(5) Developing Autonomy: Counsellors demonstrate to their clients that the authentic power for them to change comes from within, not from the counsellor. This emphasises the thought that there is no one way to achieve the change that clients want. It is also expressed to clients that they are ultimately responsible for changing their behaviour. Additionally, counsellors listen as clients develop a list of action steps they can take to change their behaviour (Miller and Rollnick, 2002).

Think of ways in which a manager or trainer might use motivational interviewing with a team of practitioners as part of a focus group or staff professional development workshop to initiate change or with community groups to work through issues.     

The Reflective Practitioner: Professional knowledge

Schön (2011) stated that there are two main elements for specialisation within a given profession. They are: (1) the substantial quantity of knowledge within a particular field which a specialist affirms they can command; and (2) mastery over techniques of production and application of knowledge to solve problems. This ‘application’ of knowledge has been linked to ‘professional knowledge’ and is viewed as a higher hierarchy of ‘general principles’ which are set at the highest level with ‘concrete problem solving’ being set at the lowest. Professional knowledge consists of two parts: (1) an underpinning science component which informs the practices which it is based upon; and (2) a skills and technique component which determines the level of proficiency of the performance which utilises the underpinning theory and applied knowledge (pp. 22-24).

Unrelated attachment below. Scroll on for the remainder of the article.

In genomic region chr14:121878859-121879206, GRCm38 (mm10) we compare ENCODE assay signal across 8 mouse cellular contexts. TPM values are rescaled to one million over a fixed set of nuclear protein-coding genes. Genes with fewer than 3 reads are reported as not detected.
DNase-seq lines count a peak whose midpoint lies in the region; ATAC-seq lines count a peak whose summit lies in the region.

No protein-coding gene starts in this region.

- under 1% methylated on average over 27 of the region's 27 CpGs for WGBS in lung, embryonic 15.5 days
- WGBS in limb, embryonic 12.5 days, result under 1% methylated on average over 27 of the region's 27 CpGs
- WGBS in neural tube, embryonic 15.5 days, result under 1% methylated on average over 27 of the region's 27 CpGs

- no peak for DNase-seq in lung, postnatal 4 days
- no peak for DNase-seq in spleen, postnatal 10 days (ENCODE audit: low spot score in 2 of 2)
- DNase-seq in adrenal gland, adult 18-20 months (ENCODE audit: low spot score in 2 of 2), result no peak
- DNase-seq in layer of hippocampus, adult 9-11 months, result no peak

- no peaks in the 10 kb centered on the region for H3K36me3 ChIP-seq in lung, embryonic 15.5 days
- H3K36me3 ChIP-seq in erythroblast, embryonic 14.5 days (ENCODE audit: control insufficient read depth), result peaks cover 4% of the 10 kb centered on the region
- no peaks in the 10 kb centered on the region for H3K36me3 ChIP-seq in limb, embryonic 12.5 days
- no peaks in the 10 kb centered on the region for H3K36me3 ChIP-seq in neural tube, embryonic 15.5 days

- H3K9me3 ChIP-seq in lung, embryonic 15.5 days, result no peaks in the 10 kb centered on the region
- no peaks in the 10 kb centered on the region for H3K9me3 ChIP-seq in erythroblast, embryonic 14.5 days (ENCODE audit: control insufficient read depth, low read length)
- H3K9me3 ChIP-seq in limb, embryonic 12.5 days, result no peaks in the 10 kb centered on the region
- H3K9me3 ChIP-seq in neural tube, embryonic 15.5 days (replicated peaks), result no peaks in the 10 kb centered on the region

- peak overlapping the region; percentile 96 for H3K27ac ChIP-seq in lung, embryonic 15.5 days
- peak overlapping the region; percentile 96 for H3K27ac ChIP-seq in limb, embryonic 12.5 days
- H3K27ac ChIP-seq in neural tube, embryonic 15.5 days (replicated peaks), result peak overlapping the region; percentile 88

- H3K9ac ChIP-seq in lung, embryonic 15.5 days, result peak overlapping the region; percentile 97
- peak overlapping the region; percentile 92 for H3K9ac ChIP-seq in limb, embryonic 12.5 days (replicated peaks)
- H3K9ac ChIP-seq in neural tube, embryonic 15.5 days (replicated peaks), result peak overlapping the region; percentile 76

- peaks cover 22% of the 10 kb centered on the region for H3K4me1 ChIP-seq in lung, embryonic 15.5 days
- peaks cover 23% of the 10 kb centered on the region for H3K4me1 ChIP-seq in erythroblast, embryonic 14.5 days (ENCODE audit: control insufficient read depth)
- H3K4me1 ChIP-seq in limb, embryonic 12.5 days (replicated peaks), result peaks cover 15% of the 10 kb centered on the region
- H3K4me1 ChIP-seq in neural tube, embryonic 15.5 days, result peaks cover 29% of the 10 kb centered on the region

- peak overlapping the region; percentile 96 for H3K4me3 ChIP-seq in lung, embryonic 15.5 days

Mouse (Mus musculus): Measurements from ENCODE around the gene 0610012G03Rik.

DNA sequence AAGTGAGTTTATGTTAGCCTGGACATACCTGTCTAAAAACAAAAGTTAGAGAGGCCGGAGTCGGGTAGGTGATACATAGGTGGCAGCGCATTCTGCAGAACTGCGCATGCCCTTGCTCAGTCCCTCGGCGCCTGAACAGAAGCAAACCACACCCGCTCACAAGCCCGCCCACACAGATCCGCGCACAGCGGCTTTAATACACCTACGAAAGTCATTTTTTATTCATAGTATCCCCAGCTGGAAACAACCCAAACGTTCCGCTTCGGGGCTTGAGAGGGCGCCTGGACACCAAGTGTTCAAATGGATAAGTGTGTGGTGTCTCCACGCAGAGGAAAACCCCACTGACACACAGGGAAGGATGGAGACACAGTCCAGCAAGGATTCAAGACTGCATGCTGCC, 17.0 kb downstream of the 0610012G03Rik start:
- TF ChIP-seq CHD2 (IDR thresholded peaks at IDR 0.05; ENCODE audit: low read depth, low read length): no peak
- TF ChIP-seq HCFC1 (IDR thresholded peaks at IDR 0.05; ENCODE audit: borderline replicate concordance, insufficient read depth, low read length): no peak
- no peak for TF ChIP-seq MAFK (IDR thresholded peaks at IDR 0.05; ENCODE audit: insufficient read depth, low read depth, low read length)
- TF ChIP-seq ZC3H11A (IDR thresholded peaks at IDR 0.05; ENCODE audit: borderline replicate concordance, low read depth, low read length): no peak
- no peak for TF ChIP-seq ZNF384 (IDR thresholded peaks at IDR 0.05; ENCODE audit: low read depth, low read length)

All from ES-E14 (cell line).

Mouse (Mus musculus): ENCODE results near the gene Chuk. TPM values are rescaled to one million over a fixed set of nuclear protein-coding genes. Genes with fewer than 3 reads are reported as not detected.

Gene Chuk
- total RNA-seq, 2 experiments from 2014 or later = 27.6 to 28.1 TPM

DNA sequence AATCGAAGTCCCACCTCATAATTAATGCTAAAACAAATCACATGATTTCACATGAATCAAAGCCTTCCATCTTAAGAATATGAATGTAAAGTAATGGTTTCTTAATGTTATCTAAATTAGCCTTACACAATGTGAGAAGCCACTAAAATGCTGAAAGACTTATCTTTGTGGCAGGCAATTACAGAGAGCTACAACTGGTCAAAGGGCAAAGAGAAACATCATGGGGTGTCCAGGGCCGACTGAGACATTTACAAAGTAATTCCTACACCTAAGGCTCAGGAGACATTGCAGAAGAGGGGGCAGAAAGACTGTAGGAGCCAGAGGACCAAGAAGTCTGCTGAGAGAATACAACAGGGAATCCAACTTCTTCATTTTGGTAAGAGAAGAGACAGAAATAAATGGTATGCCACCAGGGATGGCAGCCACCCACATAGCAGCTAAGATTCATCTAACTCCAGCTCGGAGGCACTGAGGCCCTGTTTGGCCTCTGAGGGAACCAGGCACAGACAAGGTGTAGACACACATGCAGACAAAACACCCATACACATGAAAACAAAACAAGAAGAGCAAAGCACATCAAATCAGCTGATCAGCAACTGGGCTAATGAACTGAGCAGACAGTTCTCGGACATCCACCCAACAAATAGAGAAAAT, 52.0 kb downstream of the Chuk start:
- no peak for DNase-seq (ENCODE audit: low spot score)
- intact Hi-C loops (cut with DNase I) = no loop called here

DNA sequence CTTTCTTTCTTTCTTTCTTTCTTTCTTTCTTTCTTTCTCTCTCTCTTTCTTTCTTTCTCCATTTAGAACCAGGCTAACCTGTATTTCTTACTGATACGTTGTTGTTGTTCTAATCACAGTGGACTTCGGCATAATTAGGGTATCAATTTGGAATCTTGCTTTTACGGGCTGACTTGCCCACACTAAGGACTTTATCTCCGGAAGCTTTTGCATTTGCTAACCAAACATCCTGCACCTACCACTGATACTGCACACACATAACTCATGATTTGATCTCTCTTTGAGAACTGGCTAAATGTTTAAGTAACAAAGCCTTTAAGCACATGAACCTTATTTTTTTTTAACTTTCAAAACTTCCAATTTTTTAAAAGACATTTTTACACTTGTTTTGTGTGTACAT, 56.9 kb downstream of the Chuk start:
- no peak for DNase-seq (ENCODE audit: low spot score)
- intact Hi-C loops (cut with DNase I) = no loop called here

One of the traits of being a professional is developing the ability to take a varied base of knowledge and turn it into a professional service which has been adapted to meet the needs of a client: a process which Schön termed ‘divergent thinking skills’ (Schön, 2011, pp. 45-46). Reflection-in-action is a concept described by Schön as a spontaneous and instinctive performance of human actions carried out in day-to-day practice. Describing this form of knowledge can be difficult because the knowledge is ‘tacit’. It is tied to our choice of action and feelings about and towards the things we are working with. Moreover, the performance of a professional is dependent on the concept of tacit knowing-in-action. Knowing-in-action has been described as the idea that a kind of knowing is inherent in intelligent action (Schön, 2011, pp. 49, 50).